To Be Framed: Curating Figures and Fruit by Beth Van Hoesen
I had an awesome semester at the Museum. It commenced with a research project on recently donated work from the Jane Costello Wellehan Collection (see our previous post). For the latter half of our internship, my fellow intern, Laila Stevens ’21, and I were invited to curate a show with objects from the Museum collection. It’s my inaugural curatorial project.
Education Curator, Anthony Shostak, and Museum Director, Dan Mills, introduced us to a handful of portfolios, which ranged from photojournalism to folk art. I selected the Museum’s collection of seventeen objects by the esteemed San Francisco-based draftsperson and illustrator, Beth Van Hoesen.
Van Hoesen’s artworks were immediately intriguing. Upon first sight, her intaglios and illustrations were simultaneously calm and full of depth. Anthony dove into the various techniques used by the artist: aquatint to achieve the gradient background in the Punks series and drypoint for its depth in the figurative etchings. It was another enlightening tour of the collection.
The beginning stages of this project involved abundant research. I delved into Van Hoesen’s personal and professional life, giving me a solid lens through which I can view her work. After earning her Bachelor’s from Stanford University in the late 1940s, she largely remained in the Bay Area for the entirety of her life, continuing to hone and develop her work. The subject matter surely developed through the years as she moved through various printing portfolios, though she maintained her formal style quite consistently. I was especially able to capture this evolution by fortuitously finding the artist’s Catalogue Raisonné in Ladd Library!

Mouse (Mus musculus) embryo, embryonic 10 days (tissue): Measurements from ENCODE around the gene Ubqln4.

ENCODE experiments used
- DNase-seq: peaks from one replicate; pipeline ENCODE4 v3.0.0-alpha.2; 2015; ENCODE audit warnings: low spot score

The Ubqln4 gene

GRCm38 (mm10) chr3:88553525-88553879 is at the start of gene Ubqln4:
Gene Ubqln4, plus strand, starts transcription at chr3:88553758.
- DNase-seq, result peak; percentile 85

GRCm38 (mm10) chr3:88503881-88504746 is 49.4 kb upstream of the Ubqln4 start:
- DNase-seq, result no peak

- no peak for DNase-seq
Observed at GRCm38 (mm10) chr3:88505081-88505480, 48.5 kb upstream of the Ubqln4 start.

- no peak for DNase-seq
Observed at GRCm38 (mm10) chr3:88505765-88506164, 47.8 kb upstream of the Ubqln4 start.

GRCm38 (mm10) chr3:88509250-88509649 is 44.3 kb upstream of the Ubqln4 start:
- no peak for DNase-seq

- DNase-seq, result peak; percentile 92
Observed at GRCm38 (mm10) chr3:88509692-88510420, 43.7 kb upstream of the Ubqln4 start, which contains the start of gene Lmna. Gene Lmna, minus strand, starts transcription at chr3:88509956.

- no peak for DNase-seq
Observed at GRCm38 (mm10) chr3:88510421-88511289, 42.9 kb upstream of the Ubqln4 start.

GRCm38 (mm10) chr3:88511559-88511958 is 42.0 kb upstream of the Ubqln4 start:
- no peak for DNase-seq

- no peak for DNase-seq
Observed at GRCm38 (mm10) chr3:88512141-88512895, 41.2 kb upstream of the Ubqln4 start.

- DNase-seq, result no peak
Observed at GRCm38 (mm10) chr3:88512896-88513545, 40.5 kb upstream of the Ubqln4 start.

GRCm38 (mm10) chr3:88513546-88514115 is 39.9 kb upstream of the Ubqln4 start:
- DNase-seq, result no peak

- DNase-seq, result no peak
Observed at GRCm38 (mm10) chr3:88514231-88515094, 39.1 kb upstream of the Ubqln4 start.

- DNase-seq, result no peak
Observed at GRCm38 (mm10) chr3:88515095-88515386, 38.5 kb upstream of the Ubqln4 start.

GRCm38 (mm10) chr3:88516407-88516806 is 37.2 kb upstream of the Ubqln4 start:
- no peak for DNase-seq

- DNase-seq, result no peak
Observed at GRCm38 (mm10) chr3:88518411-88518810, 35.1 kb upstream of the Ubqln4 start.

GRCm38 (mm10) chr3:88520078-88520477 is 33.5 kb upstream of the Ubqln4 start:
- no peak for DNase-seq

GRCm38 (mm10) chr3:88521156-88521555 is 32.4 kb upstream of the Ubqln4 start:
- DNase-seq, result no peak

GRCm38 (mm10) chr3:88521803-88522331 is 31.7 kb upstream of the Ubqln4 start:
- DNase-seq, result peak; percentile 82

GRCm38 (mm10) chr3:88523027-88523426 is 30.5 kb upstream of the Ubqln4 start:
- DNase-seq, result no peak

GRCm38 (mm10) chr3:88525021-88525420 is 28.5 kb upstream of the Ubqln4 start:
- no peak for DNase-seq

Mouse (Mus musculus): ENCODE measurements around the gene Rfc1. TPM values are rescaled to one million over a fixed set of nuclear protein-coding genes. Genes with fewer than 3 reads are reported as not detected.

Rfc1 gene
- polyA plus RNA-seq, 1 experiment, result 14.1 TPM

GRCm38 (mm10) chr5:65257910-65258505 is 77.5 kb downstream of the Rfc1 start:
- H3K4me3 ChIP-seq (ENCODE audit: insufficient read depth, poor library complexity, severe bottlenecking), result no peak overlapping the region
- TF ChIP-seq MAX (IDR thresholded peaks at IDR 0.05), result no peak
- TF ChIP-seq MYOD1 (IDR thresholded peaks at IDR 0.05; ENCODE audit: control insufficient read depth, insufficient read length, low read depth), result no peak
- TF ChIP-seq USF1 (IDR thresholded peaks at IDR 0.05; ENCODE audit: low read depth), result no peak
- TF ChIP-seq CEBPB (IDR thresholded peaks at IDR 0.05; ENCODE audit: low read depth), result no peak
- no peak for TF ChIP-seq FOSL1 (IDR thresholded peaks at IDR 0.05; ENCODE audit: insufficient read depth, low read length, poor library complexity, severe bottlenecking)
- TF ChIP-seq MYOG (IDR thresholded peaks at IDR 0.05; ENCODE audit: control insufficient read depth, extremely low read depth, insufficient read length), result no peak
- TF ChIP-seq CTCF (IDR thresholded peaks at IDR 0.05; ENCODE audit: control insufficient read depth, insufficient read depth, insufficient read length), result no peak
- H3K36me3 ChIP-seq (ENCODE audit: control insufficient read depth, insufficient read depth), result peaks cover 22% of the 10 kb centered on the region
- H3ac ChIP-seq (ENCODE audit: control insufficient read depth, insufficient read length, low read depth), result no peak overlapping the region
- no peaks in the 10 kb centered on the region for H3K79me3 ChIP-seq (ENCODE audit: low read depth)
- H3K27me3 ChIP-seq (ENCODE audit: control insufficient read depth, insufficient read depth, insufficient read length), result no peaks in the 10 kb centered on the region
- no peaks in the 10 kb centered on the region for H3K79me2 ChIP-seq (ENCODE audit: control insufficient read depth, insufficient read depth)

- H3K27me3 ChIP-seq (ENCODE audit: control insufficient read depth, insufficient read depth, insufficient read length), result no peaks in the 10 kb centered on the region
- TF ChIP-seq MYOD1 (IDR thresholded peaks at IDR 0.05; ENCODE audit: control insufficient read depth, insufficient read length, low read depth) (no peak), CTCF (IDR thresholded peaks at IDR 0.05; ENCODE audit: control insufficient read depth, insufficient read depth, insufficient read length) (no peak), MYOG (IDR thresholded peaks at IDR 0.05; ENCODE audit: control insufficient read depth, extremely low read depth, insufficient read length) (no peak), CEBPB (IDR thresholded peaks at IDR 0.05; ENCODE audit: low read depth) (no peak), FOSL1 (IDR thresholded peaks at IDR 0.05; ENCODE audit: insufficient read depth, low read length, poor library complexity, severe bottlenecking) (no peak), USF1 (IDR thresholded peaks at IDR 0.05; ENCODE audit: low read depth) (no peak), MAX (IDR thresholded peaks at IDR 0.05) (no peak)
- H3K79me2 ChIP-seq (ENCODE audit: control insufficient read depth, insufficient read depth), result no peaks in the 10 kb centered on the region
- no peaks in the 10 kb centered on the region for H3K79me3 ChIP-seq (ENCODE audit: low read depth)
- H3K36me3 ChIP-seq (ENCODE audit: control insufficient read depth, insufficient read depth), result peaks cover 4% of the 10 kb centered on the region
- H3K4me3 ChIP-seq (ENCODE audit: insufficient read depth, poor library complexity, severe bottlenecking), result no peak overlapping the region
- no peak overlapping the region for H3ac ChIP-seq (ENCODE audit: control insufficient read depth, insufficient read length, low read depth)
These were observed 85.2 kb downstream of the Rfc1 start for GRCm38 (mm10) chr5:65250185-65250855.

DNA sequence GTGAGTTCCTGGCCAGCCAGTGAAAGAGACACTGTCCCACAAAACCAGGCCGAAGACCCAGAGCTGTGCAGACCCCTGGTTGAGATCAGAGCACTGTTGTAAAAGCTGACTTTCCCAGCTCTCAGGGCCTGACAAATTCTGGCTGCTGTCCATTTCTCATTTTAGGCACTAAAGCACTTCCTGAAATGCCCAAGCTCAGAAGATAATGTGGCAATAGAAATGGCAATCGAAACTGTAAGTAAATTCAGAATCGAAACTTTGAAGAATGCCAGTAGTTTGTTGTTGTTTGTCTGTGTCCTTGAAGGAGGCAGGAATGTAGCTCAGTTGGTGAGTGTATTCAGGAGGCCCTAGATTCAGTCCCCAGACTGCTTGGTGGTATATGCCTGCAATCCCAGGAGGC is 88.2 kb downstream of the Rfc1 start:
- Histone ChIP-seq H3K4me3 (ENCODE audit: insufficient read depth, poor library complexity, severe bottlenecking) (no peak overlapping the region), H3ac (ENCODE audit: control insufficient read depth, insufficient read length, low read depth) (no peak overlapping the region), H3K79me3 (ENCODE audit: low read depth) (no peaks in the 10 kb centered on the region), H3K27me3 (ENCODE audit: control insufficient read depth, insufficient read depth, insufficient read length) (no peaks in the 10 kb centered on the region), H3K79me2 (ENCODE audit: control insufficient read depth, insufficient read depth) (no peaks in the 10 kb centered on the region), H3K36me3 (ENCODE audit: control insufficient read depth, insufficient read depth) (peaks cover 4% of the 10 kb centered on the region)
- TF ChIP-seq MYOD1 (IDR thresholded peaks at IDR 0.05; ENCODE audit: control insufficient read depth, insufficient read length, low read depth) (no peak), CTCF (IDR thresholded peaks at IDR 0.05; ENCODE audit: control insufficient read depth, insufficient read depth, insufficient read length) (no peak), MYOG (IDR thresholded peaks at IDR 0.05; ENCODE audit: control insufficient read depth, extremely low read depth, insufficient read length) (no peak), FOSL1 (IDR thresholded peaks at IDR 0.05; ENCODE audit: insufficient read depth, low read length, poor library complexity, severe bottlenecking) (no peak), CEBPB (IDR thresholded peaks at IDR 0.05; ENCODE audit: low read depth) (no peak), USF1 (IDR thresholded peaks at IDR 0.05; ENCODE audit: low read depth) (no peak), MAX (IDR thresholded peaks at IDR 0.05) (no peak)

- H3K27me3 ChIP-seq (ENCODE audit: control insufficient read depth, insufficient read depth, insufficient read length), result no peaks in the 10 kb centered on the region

Given this background, my looking process deepened. The Van Hoesen objects in the Museum’s collection felt even more familiar. I was able to settle into her work, returning to the objects several more times for close looking.
Indeed, Van Hoesen’s work is heartwarming…pretty, even. It’s a style which was in direct contrast to the time’s burgeoning Abstract Expressionist movement. Among her seemingly disparate pictures, Van Hoesen promoted an all-encompassing minimalist objective that feels quite empowering. From sitters to stills, Van Hoesen carefully decides what details to include and what to omit. This treatment suggests deep appreciation – adoration, even – for her subject. Her formal printmaking experience may have promoted this marked conviction. Considering the burgeoning movements in feminism and greater equal rights initiatives in Van Hoesen’s setting, her clear ownership of the figure seems all the more clear.
Drawing these themes together, I started preparing for the show. I was provided with the Museum’s Synergy Space to present it and itched to fill the gallery walls. I gathered my ideas into wall text and identified ten key works to include. To get a better idea of how pieces would interact on the vertical, I even printed out test images and played with displays in my Chu Hall dorm room — a sweet little invention!
In sum, I had a rewarding, yet challenging, experience with this show, and, more broadly, my Museum Internship this past semester. Since we currently cannot be physically proximate one another, it felt like such a treat to be so close to art objects. In the coming years, I look forward to staying tuned into the College’s Museum of Art by accessing its dynamic collections and exhibition spaces.
Anna Greenspan ’22
Art History & Economics